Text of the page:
In the context of this review, validity, in general, defines how well the instrument under evaluation measures the construct it purports to measure. Criterion validity is the degree to which measurements are an adequate reflection of a previously used ‘gold standard’. Content validity is an adequate reflection of the construct to be measured; construct validity is based on an assumption that the instrument truly measures what it is meant to and structural validity implies the scores of an instrument is an adequate reflection of the dimensionality of the construct to be assessed. Reliability refers to the extent to which scores for individuals who have not changed are the same for repeated measurement under several conditions. These include using different sets of items from the same instrument (internal consistency); over time (test–retest); by different assessors on the same occasion (inter-rater) or by the same assessors (ie, raters or responders) on different occasions (intrarater). Responsiveness is the ability of the measurement instrument to detect change over time in the construct to be measured.27
Planned methods of analysis
Where it is possible, mean values of statistical analysis (eg, Cronbach’s alpha, intraclass correlation coefficient, SE of measurement, smallest detectable change, effect sizes, etc) will be calculated from pooled data from methodologically similar studies and the results statistically summarised via meta-analysis into forest plots with estimates of heterogeneity. In addition, sensitivity analysis will be pursued by comparing results from studies with high-quality and low-quality ranking. We will then weight such meta-analyses using both the study’s sample size and their quality assessment as determined by the COSMIN checklist.28 However, we predict some heterogeneity will be identified in the various assessments of spinal PFI measures, which will likely make a meta-analysis difficult to apply.
In the event meta-analysis is not possible, descriptive and narrative syntheses will be presented in text and table formats, with the intent of summarising and discussing the sample and methodological aspects, as well as the findings regarding measurement properties of the included studies assessing PFI in individuals with spinal conditions. Tables will provide general and comparative information of these heterogeneous and disparate studies (ie, authors, country and population parameters, such as age, gender distribution, setting etc), and will summarise reliability, validity and responsiveness data with associated study quality indicators (COSMIN checklist).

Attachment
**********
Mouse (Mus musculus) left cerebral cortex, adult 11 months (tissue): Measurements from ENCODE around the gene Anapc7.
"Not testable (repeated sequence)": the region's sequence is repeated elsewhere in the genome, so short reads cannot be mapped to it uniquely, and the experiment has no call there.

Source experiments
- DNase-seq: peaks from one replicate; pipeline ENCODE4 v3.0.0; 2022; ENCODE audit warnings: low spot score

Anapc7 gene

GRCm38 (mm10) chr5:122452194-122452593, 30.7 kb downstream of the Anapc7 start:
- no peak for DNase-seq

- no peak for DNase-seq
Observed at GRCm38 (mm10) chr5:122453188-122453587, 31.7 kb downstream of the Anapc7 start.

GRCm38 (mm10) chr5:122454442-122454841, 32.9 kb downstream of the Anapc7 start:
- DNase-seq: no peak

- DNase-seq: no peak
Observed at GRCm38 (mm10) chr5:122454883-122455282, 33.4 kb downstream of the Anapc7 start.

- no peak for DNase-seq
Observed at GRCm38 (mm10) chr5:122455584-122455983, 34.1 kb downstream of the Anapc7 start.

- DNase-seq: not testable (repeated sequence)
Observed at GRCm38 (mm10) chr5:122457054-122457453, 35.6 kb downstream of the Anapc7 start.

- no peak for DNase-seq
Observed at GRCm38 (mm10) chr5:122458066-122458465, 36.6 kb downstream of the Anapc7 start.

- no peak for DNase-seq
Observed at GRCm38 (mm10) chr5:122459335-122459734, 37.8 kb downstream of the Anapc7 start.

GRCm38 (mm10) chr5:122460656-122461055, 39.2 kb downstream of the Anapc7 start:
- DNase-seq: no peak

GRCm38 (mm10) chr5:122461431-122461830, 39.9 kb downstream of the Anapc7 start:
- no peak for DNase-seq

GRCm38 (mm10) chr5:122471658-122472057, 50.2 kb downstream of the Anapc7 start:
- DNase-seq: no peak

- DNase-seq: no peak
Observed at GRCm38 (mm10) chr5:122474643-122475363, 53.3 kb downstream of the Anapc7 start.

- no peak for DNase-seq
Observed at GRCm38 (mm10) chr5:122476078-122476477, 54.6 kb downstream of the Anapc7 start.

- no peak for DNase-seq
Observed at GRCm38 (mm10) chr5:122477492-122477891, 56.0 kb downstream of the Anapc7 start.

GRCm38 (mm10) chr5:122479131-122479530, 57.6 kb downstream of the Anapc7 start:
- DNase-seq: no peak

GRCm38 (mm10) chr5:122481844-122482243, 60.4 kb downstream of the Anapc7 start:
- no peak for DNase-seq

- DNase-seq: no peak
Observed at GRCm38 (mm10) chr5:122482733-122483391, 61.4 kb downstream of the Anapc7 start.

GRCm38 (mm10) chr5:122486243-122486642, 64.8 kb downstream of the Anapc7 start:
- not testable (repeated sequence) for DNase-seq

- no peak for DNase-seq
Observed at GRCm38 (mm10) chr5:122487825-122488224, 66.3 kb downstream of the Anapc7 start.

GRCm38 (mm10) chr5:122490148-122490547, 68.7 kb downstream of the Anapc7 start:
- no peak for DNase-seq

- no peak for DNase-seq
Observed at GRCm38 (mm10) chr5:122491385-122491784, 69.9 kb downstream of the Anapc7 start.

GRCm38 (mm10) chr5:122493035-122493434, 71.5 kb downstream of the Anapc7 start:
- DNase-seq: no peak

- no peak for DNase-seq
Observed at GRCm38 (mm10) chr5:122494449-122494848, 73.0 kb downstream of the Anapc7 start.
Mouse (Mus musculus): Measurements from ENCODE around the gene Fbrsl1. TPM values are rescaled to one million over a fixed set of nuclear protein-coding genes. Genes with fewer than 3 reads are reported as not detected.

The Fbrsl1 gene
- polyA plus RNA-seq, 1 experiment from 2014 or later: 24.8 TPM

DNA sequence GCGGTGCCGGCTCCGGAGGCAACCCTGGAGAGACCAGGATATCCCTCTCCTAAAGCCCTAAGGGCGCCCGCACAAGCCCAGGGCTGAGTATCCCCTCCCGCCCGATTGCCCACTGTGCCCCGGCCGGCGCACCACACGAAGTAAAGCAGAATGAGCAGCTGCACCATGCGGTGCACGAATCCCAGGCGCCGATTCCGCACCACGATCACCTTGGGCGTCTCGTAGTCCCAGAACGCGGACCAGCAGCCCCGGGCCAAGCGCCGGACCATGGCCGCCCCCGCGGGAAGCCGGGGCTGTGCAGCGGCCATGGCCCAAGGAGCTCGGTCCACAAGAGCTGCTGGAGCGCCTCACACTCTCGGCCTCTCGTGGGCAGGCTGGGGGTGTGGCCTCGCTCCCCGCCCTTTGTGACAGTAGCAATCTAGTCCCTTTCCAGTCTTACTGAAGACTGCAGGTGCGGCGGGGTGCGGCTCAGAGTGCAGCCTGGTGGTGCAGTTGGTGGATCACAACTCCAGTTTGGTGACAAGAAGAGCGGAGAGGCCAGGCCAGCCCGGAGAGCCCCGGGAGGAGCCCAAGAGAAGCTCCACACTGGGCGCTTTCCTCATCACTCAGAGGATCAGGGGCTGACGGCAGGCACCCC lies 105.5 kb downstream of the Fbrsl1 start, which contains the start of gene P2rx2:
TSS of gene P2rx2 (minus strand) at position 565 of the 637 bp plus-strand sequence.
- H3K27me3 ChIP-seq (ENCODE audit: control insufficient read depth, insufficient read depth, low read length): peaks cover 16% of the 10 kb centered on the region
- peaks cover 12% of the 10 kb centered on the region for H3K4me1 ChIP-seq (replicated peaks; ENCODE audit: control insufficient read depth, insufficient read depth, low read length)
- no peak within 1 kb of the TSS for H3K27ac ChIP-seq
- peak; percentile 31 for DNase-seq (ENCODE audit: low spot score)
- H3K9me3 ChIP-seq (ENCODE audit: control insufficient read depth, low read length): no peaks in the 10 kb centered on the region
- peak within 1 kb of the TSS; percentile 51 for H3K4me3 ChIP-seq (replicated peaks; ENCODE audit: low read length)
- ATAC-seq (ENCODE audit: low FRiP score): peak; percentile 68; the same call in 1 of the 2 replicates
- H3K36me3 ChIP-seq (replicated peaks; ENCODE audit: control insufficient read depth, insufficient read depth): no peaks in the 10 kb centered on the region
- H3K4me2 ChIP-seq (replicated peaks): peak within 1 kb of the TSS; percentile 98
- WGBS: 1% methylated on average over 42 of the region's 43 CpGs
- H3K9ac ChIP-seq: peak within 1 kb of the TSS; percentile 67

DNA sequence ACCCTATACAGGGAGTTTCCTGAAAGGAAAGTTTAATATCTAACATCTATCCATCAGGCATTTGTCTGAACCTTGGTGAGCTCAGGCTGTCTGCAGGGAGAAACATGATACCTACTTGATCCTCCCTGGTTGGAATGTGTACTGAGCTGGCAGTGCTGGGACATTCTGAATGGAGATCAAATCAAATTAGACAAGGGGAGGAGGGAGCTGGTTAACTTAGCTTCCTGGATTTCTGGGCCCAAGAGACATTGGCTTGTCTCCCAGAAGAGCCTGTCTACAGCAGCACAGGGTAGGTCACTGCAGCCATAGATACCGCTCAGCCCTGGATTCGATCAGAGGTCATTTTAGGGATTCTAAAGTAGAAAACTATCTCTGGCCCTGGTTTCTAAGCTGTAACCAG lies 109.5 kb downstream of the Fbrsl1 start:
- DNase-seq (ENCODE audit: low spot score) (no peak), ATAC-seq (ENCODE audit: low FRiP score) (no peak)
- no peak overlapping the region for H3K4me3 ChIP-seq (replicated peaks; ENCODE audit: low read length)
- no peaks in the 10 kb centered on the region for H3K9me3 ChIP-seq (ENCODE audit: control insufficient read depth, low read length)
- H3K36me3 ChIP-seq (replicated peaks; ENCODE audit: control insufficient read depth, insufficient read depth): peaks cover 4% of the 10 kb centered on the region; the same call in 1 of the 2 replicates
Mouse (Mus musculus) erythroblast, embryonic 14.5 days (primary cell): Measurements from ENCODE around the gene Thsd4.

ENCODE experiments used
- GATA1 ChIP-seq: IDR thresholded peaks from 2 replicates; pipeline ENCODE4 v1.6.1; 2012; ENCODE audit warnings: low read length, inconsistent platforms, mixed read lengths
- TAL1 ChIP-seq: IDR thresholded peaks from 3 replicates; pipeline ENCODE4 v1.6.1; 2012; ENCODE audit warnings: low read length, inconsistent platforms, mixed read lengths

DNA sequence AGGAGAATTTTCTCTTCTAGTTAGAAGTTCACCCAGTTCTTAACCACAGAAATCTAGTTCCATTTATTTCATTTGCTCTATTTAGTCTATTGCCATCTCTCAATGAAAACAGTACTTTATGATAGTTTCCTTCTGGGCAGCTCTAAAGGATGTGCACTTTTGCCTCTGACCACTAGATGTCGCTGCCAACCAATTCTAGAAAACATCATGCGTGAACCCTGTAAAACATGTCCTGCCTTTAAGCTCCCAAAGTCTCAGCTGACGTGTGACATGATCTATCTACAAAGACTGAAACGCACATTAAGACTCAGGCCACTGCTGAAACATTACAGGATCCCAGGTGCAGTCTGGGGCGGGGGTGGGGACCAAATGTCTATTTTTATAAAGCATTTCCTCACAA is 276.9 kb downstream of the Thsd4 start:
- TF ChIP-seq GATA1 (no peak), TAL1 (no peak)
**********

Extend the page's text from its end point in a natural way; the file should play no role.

In order to determine the best available method for measuring PFI of the spine, each identified instrument will be ranked using a range of measurement performance metrics identified in the COSMIN checklist. The findings will be presented and possible hypotheses for the results will be generated and discussed. In addition, gaps in the literature will be identified and discussed.
Ethics and dissemination
A substantial number and variety of spine impairment ratings are calculated internationally and used for financial award decisions, in both legal and compensation contexts.29–34 However, a systematic review in this area to support the use of instruments currently being used to determine PFI is lacking. The application of reliable and valid measurement instruments for assessing PFI of the spine is considered crucial.
This systematic review offers a feasible means for synthesising the evidence specific to spinal PFI assessment; and our results will likely provide unique insights concerning the breadth and depth of literature in the area. Outcomes of this review will be applicable to clinicians, policy-makers, worker’s compensation boards and health and safety organisations. In particular, findings will likely provide a foundation and direction in terms of research priorities for assessing PFI of the spine. Summarising the nature and strength of the evidence regarding the reliability, validity and responsiveness of spinal PFI measures will also inform future research and policy in this field.
Contributors SMG and SM conceptualised the initial review protocol and led the development of this manuscript. The entire team (SMG, SM, CB, CMT, BB, DCR, PH, LC and XZ) collaboratively drafted the manuscript, followed by numerous iterations and substantial input and appraisal from all authors. All authors have approved the final version of this manuscript.
Funding The Workers' Compensation Board of British Columbia (WorkSafeBC grant number RS2015-SR01).
Competing interests None declared.
Patient consent Not required.
Provenance and peer review Not commissioned; externally peer reviewed.